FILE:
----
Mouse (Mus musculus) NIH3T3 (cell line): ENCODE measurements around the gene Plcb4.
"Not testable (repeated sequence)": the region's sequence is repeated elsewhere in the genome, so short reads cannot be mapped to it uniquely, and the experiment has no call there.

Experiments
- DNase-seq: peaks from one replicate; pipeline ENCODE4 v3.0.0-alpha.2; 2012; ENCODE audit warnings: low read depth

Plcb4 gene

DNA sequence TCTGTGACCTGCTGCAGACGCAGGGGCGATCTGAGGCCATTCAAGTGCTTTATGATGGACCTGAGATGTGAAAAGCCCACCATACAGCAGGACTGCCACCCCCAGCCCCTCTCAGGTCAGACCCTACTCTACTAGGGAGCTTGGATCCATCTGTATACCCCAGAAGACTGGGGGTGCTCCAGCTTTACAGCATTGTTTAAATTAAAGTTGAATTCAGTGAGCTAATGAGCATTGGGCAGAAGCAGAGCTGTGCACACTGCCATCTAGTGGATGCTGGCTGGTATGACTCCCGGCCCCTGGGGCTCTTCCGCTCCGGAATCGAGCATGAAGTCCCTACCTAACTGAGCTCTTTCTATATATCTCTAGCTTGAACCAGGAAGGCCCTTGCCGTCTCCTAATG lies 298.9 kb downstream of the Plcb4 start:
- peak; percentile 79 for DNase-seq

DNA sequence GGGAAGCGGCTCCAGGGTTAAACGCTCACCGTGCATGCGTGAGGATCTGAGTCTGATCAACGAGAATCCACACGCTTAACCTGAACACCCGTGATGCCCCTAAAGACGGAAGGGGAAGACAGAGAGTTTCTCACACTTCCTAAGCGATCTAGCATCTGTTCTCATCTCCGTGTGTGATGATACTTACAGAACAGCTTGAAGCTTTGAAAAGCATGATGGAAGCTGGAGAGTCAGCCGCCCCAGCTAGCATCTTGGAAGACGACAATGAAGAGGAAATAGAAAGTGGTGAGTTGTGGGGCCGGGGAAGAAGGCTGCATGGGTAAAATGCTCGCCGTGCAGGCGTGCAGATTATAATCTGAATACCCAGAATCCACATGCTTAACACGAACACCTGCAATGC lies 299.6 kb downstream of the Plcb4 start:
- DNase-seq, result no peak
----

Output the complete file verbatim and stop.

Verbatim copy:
Mouse (Mus musculus) NIH3T3 (cell line): ENCODE measurements around the gene Plcb4.
"Not testable (repeated sequence)": the region's sequence is repeated elsewhere in the genome, so short reads cannot be mapped to it uniquely, and the experiment has no call there.

Experiments
- DNase-seq: peaks from one replicate; pipeline ENCODE4 v3.0.0-alpha.2; 2012; ENCODE audit warnings: low read depth

Plcb4 gene

DNA sequence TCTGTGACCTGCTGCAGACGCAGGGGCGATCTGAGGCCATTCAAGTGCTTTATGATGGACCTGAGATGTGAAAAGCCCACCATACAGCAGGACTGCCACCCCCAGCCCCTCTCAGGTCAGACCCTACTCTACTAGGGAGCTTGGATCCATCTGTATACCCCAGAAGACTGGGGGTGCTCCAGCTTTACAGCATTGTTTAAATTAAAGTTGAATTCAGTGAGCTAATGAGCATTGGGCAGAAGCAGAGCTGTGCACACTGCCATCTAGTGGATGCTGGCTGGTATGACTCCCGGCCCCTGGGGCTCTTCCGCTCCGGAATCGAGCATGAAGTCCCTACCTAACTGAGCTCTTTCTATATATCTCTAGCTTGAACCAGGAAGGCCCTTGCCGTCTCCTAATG lies 298.9 kb downstream of the Plcb4 start:
- peak; percentile 79 for DNase-seq

DNA sequence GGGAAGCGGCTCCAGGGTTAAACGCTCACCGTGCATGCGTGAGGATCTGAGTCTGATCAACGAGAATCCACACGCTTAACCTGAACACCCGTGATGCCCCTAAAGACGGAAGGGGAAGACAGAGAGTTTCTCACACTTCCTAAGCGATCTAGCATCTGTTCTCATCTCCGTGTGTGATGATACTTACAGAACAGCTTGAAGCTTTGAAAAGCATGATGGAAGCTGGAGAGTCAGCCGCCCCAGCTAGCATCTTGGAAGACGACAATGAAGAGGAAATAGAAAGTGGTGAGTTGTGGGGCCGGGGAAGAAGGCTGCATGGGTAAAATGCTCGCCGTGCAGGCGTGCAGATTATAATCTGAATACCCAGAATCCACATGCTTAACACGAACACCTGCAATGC lies 299.6 kb downstream of the Plcb4 start:
- DNase-seq, result no peak